Small Wars Journal

Social Media and the Arab Spring

Wed, 11/14/2012 - 5:30am

When the average American thinks about Brazil one of two images comes to mind, Carnival or soccer.  But in May 2006 some very different images of life in South America’s largest country were splashed across living rooms nationwide.  A prison gang called the First Command of the Capital, known by its Portuguese acronym PCC, orchestrated a nationwide revolt, seizing hostages in several prisons and setting off bombs throughout Sao Paulo.

In Europe that same summer, images of trash piling up everywhere made the evening news broadcasts worldwide.  The Camorra crime syndicate, a powerful criminal organization in Naples, Italy was forcing concessions on the local government by arranging for trash pick up to be inexplicably ‘delayed’ for days at a time. Naples’ pristine vistas were marred by garbage piled several feet high in the streets, blocking vehicles and pedestrians, until the local government complied with Camorra’s wishes.

Finally, and more horrifically, in 2009 Lashkar-e-Tayyiba (LeT) ran a coordinated series of attacks by sending young, inexperienced militants ashore in small craft to India’s largest city, Mumbai.  These neophyte commandos set off bombs, fired automatic weapons, and set fire to the famed Taj Mahal hotel.  All but one of the militants were eventually killed, but not until over 160 people had died.

What ties these three otherwise disparate events together?  All were planned and executed using basic cellular telephones.  Prisoners in Brazil, crime lords in Italy, and Pakistan-based terrorists used commercially available cellular phones to achieve military-style command and control. 

While the purposes behind the three attacks vary greatly, the main tool being leveraged was the same – FEAR.  Manipulating public perceptions by creating doubt the government is capable of protecting and serving the population helped all three organizations achieve their objectives. 

Fast forward to Egypt, 2011

In Cairo’s Tahrir Square, as protestors took to the streets in January 2011, the use of fear was particularly evident.  With the international media closely watching what was taking place, protestor numbers continued to swell.  But what the media showed was fear on the part of the Egyptian military, not the protestors.

In photograph after photograph, angry civilians were raising their fists against armed Egyptian military personnel.  The soldiers standing together in small groups, sometimes next to tanks and armored vehicles, clearly displayed fear and uncertainty when faced with the angry mobs.  As I watched the events unfold I was reminded of a movie I’d seen several years earlier.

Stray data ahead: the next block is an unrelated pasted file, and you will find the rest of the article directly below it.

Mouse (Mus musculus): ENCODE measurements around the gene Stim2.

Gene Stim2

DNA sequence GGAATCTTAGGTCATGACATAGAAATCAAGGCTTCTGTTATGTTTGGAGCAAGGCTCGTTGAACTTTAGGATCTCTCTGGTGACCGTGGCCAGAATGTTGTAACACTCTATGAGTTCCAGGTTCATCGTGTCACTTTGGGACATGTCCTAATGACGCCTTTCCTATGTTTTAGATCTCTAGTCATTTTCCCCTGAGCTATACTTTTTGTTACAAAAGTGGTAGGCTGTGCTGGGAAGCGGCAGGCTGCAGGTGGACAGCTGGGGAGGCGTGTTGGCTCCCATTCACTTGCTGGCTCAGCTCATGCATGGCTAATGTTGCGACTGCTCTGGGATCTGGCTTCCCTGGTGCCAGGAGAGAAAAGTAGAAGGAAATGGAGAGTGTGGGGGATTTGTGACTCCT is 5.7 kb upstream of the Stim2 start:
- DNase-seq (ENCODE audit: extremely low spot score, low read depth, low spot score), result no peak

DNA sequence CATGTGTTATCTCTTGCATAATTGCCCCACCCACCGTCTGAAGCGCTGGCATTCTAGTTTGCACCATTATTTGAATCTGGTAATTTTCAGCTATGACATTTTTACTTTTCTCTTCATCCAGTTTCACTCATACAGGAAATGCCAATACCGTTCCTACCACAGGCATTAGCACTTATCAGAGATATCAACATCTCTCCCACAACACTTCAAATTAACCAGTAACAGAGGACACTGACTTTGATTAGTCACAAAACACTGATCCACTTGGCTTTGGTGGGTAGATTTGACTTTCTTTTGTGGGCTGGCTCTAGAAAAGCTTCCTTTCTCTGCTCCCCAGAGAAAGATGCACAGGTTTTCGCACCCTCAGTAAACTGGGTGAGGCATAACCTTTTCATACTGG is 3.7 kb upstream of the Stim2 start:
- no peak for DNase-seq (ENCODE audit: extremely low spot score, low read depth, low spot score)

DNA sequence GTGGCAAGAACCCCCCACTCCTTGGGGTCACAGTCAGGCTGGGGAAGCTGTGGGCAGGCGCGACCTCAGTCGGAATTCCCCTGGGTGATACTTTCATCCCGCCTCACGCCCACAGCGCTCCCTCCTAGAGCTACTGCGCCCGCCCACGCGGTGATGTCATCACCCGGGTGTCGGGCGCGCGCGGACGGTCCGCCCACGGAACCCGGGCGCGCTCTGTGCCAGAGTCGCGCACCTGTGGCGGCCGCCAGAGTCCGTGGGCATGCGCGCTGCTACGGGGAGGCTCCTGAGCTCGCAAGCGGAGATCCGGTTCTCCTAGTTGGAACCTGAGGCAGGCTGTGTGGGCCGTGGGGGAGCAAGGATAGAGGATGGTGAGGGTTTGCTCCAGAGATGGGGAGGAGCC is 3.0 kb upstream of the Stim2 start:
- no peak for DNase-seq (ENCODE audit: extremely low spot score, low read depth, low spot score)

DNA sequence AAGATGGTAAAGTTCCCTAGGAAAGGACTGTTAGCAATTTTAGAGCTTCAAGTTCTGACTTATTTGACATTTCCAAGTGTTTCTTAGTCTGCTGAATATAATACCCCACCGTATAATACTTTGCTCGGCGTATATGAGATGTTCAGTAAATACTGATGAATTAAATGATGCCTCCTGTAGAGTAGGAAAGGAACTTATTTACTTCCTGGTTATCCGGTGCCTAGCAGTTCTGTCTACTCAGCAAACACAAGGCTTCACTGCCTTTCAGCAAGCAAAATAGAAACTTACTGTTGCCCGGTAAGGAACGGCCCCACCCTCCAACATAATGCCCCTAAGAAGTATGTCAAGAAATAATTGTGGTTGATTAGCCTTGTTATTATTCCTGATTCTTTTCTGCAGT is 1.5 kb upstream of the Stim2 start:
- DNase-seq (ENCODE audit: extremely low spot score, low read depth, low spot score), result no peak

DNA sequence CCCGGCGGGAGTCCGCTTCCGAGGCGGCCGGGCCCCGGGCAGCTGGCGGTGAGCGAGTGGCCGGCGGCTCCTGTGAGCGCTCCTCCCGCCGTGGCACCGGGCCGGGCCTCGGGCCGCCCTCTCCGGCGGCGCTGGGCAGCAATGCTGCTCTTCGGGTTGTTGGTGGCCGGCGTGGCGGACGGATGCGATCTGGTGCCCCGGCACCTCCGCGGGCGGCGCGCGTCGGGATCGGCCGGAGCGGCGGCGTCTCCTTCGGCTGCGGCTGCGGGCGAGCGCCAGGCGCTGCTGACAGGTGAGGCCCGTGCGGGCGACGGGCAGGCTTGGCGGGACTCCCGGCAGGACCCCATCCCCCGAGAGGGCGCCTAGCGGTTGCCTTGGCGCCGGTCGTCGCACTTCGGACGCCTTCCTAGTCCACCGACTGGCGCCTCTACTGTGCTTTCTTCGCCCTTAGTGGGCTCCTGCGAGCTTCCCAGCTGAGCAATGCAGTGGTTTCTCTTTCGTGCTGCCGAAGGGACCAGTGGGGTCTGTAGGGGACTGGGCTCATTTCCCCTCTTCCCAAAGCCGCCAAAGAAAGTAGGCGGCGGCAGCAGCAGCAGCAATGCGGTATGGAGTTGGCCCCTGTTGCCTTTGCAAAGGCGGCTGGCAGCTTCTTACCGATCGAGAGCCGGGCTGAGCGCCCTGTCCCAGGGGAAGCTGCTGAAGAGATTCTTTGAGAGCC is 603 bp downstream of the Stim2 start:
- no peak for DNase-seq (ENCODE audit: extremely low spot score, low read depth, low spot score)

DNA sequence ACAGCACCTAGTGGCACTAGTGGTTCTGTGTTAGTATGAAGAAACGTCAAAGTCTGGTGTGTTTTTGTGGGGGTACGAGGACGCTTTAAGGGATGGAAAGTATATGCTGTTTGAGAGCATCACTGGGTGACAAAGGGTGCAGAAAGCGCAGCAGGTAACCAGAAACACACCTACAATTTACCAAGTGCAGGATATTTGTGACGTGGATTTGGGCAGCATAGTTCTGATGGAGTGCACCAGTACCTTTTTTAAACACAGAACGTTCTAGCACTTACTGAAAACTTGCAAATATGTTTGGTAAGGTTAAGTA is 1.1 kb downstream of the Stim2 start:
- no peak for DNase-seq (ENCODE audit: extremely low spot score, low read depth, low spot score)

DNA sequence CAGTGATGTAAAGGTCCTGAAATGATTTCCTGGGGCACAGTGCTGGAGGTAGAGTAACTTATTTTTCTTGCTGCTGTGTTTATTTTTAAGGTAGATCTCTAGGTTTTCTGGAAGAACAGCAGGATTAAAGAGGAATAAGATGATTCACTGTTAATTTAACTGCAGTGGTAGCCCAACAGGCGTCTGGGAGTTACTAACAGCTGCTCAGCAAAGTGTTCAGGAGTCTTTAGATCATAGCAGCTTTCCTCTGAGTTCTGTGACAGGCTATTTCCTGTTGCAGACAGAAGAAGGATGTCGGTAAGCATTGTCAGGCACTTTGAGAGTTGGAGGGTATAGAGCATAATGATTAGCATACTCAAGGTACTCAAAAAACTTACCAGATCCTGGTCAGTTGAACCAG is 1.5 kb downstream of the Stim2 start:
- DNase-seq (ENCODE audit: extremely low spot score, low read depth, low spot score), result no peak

Written and directed by Jeffrey Nachmanoff, “Traitor” stars actor Don Cheadle in a multifaceted story of terrorism, religious freedom, and international politics.  In a pivotal closing scene, the terrorist mastermind makes a particularly compelling point:

The art of asymmetric warfare is less about inflicting damage than provoking a response.  Terrorism is theater, and theater is always performed for an audience.”  

Nachmonoff’s big-screen tale would be a good master-class topic, as this one scene epitomizes the overarching future of conflict strategy – provoking a response by manipulating the audience.

No nation is likely to engage the U.S. in direct military confrontation.  Tank battles across the Belgian countryside or battleships exchanging fire over the horizon are conflicts of the past.  Media-savvy, non-state actors will be our nation’s most unpredictable future adversaries.  What has changed is the decreasing costs and increasing leverage of new technologies in supporting virtually any organization, even those that are still forming.

A Primer on Social Media

Not long ago I sat in on a briefing of foreign military officers.  One of the briefs was on the use of social media overseas.  I remarked to the U.S. official I was with that it was a particularly good overview of one government’s views on social media and would be worth sharing.  I then turned to look at the crowd of assembled O-5 & O-6 officers – it was reminiscent of the movie poster from ‘Night of the Living Dead’.  Each officer was a white-eyed zombie, with no lucid idea of what was being discussed.

I pointed out the speaker had lost the majority of his audience.  The official noted that for most of the attendees English was a second language.  I suggested social media was a language all its own and should be treated as such.  He disagreed, so I asked him if he could, in ten seconds or less, tell me the difference between Facebook and YouTube.  After ten seconds of quietly glaring at me he acquiesced. 

So I shared with him materials I’ve used to describe social media for a class I teach in a local college intelligence program.  It is by no means scholarly, but it explains for senior leaders the differences between the types of social media their subordinates are increasingly working in. 

These are:

Facebook: The granddaddy of social network sites.  Facebook is a platform for sharing topics of interest with one or more people.  It contains many opportunities for feedback, private and public, between individuals and groups.  It utilizes text, images, and video, letting individuals, companies, groups, or even social movements to create so-called ‘Walled Gardens’.  How high the virtual walls are around each garden is completely up to the user, but the entire world can ‘stop in’ online and chat about anything.  This is what Facebook does – it allows users to DISCUSS.